I'm supporting someone

After a traumatic event, our friends, family/whānau, children, or employees may need someone to help them out.

Sometimes they just need someone to talk to. At other times, they may need more specific assistance.

The resources below can help you support those you care about.

If someone you know needs mental health or wellbeing support or advice:

  • Call or text 1737 to speak with a trained counsellor, for free, day or night.
  • Connect with the All Right? team who specialise in wellbeing advice.

Resources are also available online here:

See the full Wellbeing & Mental Health page for a full list of resources and organisations that can help.

The Counselling page has links to organisations with professional counsellors you can talk to, as well as hotline numbers for immediate help.

If a friend, family member, or classmate needs support, let them know that it's okay to ask for help. Even talking to someone about how they're feeling can be a big first step towards improved wellbeing.

  • Call or text 1737 to speak with a trained counsellor, for free, day or night.
  • Connect with Youthline whose staff provide care, support, and wellbeing advice. Anyone can ring 0800 376 633, email, or text them on 234. They have webchat available too from their site.

Want some additional support?

  • The Mental Wealth Project helps teens and young people look after their mental health. The site provides specific info on topics like depression, anxiety, grief, and bullying.
  • After an event like the Christchurch terror attacks, many of us ask, How should I be feeling? Youthline offers insight and advice about how young people can do things for themselves, or how you can show extra love to a friend in need.
  • Experiencing feelings of grief and loss? That's completely normal. The people at 0800 What's Up provide a safe place for to talk about anything at all. Don't feel like talking? You can also read their helpful tips for teens.

The Counselling page has links to organisations with professional counsellors, as well as hotline numbers for immediate help.

  • Age Concern offers information and advice for older people and their carers, and a range of support services, including home or hospital visits. They have local offices in Christchurch and Ashburton.
  • Agewell provides health promotion information for older people on many health topics, such as depression, grief and loss, and loneliness.
  • Enliven offers services to help older people and people living with disability maintain their independence, connect with family/whānau and friends, and get practical support when needed. They have service centres in Christchurch City, Christchurch – Linwood, Christchurch – Riccarton, Selwyn, North Canterbury, West Coast, and Mid Canterbury.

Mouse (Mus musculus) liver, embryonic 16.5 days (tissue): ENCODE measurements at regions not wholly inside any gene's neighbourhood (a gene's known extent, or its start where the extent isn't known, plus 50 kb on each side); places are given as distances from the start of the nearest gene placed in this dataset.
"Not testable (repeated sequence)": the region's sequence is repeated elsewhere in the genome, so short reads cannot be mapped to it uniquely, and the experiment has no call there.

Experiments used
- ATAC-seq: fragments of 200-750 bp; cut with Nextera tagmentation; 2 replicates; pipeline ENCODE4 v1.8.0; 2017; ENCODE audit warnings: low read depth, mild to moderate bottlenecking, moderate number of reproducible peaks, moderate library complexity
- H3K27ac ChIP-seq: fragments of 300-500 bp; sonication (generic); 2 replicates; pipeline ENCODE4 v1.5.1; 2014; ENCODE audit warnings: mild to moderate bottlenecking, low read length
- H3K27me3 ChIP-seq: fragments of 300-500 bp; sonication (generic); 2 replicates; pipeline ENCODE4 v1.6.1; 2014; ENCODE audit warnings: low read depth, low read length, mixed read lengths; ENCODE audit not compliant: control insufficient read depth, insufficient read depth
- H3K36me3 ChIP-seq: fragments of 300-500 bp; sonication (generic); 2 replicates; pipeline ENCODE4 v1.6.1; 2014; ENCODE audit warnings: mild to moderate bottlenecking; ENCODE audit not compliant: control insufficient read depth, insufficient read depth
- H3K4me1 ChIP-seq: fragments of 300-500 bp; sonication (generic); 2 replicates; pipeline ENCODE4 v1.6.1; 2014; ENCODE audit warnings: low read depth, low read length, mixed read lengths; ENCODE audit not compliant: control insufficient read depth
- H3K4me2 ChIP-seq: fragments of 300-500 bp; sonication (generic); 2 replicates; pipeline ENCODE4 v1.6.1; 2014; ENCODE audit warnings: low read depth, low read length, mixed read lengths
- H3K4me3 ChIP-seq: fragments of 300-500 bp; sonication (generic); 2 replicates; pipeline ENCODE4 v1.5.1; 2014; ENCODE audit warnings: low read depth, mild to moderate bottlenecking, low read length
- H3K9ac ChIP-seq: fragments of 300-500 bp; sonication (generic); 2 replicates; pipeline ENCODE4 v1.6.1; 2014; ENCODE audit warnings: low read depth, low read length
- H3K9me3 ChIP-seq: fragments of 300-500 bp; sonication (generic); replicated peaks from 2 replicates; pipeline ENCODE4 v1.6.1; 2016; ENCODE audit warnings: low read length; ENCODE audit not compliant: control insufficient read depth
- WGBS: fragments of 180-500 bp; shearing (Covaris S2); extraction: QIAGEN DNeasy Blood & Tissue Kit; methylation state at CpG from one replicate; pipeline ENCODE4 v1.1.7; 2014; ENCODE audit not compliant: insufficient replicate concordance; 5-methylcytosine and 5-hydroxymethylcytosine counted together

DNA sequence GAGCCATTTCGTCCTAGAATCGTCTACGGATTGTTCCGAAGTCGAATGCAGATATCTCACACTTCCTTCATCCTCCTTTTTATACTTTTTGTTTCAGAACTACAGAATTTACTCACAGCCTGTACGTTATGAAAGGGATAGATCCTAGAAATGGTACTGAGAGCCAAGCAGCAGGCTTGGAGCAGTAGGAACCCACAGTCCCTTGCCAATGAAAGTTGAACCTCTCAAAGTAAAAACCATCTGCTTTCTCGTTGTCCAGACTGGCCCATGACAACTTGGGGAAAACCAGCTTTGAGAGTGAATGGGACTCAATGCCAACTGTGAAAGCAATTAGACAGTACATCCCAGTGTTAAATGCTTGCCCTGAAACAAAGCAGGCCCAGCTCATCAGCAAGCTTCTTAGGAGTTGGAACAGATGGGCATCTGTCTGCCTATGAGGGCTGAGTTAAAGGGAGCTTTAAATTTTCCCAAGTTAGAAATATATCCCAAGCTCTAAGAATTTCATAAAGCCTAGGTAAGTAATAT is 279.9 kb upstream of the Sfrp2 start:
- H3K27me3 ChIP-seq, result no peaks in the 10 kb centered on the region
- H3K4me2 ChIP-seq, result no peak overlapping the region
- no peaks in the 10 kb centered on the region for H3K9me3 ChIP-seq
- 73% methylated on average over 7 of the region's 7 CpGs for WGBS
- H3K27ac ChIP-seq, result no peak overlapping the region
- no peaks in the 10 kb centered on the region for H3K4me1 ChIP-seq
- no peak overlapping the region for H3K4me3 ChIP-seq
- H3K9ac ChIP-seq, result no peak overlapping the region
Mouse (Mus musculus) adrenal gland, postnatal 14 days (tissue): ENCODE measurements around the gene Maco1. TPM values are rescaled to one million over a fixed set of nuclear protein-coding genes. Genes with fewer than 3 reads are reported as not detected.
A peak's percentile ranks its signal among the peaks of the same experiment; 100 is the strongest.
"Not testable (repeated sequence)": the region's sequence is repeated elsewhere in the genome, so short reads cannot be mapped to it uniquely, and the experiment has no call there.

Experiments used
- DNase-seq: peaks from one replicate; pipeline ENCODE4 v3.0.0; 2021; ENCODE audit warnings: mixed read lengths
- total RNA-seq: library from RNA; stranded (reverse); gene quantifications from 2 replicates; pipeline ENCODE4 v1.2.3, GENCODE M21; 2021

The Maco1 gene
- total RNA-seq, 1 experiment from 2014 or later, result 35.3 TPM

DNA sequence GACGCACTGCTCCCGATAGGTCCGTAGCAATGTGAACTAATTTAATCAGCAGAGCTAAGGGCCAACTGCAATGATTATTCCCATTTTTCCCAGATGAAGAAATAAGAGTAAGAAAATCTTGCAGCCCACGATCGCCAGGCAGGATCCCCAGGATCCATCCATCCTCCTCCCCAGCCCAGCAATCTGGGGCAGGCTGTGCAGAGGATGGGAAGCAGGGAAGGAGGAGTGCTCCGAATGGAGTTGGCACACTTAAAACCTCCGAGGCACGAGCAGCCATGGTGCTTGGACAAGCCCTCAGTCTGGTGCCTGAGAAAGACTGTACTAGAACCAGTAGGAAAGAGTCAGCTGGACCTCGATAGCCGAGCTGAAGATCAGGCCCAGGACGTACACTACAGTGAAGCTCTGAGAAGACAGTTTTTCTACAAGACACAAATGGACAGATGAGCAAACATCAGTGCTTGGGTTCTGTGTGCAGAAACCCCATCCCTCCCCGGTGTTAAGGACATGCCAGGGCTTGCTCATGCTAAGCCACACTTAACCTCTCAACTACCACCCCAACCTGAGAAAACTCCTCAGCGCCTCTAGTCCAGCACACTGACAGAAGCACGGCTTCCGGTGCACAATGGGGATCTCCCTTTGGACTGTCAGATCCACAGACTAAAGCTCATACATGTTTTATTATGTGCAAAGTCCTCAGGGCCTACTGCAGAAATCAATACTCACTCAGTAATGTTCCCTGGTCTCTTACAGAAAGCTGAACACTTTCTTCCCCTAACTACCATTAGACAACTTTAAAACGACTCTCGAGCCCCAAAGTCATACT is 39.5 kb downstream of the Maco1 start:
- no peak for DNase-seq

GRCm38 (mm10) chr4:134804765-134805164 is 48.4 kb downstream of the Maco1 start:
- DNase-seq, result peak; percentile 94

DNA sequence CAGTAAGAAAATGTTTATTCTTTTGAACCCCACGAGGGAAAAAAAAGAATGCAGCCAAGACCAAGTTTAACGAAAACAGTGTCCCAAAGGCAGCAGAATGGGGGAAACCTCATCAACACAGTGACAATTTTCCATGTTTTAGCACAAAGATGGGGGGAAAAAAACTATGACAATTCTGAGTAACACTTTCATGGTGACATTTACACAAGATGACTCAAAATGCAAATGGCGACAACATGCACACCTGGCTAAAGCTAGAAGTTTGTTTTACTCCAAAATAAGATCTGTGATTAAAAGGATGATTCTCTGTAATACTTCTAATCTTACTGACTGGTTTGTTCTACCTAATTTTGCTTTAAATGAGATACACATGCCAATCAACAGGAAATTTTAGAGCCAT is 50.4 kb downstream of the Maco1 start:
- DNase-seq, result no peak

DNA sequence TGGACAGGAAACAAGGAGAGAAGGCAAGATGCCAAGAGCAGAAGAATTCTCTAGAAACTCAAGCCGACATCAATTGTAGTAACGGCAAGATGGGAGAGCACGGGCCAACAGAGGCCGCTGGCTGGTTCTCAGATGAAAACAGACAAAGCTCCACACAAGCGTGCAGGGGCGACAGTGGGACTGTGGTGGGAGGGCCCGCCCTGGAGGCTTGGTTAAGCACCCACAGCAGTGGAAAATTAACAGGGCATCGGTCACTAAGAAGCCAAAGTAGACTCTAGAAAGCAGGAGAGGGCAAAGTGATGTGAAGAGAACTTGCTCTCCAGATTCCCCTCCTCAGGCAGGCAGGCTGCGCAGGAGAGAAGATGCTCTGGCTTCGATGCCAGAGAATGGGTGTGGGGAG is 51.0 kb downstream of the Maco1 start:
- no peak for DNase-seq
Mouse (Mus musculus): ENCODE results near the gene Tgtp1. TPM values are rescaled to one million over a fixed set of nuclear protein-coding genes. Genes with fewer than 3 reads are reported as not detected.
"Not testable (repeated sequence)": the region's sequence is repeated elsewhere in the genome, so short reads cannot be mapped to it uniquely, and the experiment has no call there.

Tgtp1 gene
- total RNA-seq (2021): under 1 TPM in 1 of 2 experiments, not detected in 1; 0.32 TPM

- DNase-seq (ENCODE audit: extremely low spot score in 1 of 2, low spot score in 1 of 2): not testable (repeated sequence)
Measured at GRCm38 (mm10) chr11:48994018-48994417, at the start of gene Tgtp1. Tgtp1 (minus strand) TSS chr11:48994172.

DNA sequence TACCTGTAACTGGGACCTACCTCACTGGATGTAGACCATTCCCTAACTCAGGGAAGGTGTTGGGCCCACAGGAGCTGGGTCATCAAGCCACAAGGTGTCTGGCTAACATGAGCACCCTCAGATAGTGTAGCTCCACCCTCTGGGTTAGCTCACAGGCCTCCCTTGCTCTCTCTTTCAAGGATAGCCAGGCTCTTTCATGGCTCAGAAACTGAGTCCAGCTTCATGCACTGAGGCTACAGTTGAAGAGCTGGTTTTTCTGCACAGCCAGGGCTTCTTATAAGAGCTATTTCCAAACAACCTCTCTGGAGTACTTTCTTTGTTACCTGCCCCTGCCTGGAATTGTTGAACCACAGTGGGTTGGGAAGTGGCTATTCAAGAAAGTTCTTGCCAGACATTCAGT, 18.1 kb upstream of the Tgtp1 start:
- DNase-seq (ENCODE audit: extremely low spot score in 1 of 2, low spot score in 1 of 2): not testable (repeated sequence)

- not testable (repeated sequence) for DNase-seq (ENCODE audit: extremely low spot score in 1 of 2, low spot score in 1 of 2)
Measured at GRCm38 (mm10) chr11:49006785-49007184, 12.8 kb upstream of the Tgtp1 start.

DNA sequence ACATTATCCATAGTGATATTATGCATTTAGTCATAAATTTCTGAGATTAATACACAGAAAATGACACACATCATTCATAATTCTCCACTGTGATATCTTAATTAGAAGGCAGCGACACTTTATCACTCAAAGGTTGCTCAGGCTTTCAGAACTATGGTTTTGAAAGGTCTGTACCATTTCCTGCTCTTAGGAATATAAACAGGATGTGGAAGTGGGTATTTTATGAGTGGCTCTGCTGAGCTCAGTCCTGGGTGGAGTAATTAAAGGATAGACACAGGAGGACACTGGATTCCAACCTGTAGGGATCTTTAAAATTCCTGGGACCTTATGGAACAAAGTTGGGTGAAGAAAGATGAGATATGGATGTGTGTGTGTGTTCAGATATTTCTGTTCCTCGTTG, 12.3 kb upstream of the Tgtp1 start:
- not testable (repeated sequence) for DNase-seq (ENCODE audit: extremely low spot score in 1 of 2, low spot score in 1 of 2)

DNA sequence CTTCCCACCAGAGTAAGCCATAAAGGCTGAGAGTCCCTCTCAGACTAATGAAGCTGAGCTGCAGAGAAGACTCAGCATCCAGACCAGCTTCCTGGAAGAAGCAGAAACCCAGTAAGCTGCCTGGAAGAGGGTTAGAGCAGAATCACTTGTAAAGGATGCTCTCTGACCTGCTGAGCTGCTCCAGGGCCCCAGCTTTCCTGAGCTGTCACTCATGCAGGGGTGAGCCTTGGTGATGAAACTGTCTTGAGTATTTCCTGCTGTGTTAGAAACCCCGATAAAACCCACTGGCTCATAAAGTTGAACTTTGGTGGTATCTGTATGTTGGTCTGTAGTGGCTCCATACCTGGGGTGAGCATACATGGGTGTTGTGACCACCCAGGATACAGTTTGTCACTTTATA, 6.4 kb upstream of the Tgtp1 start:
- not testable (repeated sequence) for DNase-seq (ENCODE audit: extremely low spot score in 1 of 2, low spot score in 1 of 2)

• Nurse Maude provides domestic assistance and personal care so older people can retain their independence and live safely at home. This is available to anyone who is recovering in their own home from an accident or surgery, has been assessed as needing support, or has a life-limiting illness.
  • Loss and change are part of life and we are likely to experience them as we age. Grief is a natural reaction to loss. The Skylight Trust provides information and advice to help older people cope and heal.
  • Better Send Off helps families/whānau plan the funeral of a loved one.
  • Dementia Canterbury runs a range of programmes for people with dementia and their family/whānau and friends.

The Counselling page has links to organisations with professional counsellors you can talk to, as well as hotline numbers for immediate help.

Also see specific resources for helping children and young people deal with grief and loss.

Many helplines are available for immediate assistance. Call or text whenever you or people you care about need help:

  • Lifeline 0800 543 354, or text HELP to 4357
  • Depression helpline 0800 111 757 (available 24/7) or text 4202
  • Suicide Crisis 0508 828 865 (0508 TAUTOKO) (available 24/7) – This service helps those thinking about suicide, or those concerned about family/whānau or friends.
  • Samaritans 0800 726 666 (available 24/7)
  • Youthline 0800 376 633 (available 24/7), free text 234 (8 am–midnight), or email talk@youthline.co.nz

Family support groups

If you are a family/whānau member or support person of someone severely affected by a serious event, you are not alone.

Supporting Families in Mental Illness:

  • runs support groups that offer a safe place for you to meet others who are on the same journey.
  • offers free, caring, professional, and confidential services in Christchurch and Canterbury (from Kaikoura to the Rangitata River).

For severe injuries that require immediate treatment, call 111 and ask for an ambulance.

Severe to moderate injuries can be assessed and treated at the Christchurch Hospital Emergency Department on Riccarton Avenue.

Non-emergency injuries can be treated at an after-hours facility:

  • 24 Hour Surgery, 401 Madras St, (03) 365-7777, open 24 hours every day.
  • Moorhouse Medical, 3 Pilgrim Place, (03) 365-7900, open 8 am–8 pm every day.
  • Riccarton Clinic, 6 Yaldhurst Road, (03) 343-3661, open 8 am–6 pm every day.

Ongoing care

If a friend or family member you are supporting needs medical or mental health care, a general practitioner (GP) is the best person to contact – even if that person isn't sure what's going on, or what sort of help they might need. The GP can talk to them, provide treatment and care, and help find other support if needed.

Supporting someone who needs help with their immigration status, or with getting a visa for themselves or a family member?

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